FEBRUARY 27, 1956
WASHINGTON—I had the pleasure the other day of talking with Dr. Leona Baumgartner, New York's Health Commissioner, about her recent trip to India. She visited there on the invitation of India's Minister of Health, as a consultant on maternal and child welfare, and had a unique opportunity to study village conditions where general sanitation measures are gradually being introduced.
In the last few years in India, real strides have been made in introducing certain obvious health measures. For example, the malaria control program which has been so successful has cut down the number of flies enormously. I was surprised to learn from Dr. Baumgartner, in fact, that flies are now hardly noticeable in the villages. They are also making some advances in stoves which use sun heat, although these are too expensive still for general use. This would potentially make an enormous health difference. Cattle have hitherto been allowed to roam at will through the streets because cow dung was used for fuel as well as for fertilizer. When cattle can be kept outside the villages, another great advance will have been taken place for the improvement of general health conditions in the villages.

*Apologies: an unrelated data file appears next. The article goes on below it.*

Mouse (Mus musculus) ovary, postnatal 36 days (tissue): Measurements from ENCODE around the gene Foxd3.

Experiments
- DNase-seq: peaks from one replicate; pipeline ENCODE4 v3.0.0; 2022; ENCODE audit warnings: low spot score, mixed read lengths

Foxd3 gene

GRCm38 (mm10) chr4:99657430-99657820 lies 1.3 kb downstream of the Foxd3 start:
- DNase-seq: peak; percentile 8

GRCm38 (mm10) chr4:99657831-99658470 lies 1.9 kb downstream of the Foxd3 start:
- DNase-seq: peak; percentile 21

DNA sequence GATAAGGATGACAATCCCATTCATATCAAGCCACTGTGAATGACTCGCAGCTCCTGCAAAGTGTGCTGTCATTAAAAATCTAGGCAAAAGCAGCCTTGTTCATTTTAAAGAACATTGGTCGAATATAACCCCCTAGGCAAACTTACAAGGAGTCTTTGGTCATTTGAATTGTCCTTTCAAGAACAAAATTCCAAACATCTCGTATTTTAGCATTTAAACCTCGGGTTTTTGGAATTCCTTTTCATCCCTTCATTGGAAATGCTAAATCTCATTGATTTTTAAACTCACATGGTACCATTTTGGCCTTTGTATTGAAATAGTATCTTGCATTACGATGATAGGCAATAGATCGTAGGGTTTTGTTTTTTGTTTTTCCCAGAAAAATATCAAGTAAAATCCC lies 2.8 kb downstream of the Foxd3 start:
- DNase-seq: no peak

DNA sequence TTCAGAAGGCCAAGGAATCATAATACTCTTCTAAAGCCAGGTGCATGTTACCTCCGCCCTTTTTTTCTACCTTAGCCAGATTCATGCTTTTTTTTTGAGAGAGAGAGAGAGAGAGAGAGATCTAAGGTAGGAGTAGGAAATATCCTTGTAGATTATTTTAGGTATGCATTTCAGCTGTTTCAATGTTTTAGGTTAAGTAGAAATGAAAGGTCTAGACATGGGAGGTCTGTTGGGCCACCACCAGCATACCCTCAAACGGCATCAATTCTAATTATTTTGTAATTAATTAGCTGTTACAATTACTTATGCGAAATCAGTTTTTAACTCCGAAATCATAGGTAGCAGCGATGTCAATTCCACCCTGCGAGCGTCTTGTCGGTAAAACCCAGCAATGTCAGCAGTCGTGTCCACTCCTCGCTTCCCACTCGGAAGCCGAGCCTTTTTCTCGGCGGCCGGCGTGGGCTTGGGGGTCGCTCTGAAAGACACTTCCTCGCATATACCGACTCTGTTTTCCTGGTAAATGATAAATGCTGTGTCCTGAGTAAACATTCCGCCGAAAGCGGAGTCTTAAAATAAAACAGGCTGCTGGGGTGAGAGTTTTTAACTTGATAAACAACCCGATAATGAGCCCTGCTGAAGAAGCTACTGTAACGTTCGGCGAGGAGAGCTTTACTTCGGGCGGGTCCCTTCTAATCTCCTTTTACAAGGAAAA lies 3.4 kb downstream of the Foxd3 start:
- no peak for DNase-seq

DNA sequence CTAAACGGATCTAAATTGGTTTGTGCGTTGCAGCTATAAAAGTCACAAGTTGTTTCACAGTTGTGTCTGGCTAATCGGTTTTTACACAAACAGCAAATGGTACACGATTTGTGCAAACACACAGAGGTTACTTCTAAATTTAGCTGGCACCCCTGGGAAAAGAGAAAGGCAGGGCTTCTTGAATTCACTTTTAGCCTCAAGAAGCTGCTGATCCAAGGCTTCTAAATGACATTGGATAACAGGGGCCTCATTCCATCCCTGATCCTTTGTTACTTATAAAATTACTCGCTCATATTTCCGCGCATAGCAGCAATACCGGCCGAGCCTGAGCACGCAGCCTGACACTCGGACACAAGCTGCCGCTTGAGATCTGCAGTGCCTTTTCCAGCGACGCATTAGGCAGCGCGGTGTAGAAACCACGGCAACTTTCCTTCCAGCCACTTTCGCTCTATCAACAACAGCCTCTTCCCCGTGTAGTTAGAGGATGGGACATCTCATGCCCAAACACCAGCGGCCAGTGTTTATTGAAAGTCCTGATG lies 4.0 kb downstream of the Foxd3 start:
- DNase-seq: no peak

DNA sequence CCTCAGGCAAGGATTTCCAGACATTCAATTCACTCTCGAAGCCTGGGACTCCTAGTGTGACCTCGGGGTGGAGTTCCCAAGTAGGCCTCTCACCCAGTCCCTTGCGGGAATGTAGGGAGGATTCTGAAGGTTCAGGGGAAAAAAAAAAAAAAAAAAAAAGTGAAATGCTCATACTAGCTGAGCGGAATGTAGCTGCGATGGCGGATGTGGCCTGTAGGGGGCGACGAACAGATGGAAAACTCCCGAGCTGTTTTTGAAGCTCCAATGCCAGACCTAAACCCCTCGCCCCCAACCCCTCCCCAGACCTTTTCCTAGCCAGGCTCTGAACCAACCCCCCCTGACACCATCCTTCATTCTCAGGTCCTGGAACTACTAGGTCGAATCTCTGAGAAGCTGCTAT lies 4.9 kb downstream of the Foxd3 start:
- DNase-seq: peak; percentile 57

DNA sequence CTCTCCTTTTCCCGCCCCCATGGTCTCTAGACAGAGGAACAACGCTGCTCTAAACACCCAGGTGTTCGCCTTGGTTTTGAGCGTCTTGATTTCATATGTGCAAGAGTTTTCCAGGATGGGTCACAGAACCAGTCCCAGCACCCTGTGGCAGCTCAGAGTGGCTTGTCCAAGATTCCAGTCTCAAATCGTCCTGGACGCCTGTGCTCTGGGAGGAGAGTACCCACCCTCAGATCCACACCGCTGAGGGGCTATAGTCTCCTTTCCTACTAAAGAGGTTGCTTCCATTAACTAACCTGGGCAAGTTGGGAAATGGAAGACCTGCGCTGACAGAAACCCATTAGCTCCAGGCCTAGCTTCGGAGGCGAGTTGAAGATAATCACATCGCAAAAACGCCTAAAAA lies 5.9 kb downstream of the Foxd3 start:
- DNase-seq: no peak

I also attended the Salute to Youth sponsored last week by a great number of organizations at the Sheraton Astor hotel. The young people present were chosen as leaders in their interfaith and intercultural school and organization activities. Though I was there at the very beginning for a few minutes only, it was evident that they were all enjoying themselves very much indeed. The Boy Scouts and the Girl Scouts and PAL were all conspicuously present.
On Wednesday evening I went for the first time to a performance given by the French Art Theatre. The moving spirit in presenting these plays is Madame Eve Daniel. The three short plays presented were all well done and entertaining, though I particularly enjoyed the second, "Gros Chagrins," by Georges Courteline. Mrs. Elaine Pinheiro, one of the players, won a scholarship through her study of French, and I thought as an American she did remarkably well. It was a small audience and the plays are given in the small Carl Fischer Concert Hall, but I was surprised there were so many people who could enjoy French theatre and appreciate the fine points of the dialogue.
It always seems to me that we teach French badly in our schools, for our young people do not grow accustomed to the spoken word even if they know the grammar and can write the language and translate it. This opportunity to go to the French theatre should be seized upon by French students both in schools and universities. It will give them an opportunity to grow accustomed to the sound of the language, which is important if they are going to use it when they travel in Europe or in any country where French is more apt to be spoken than English.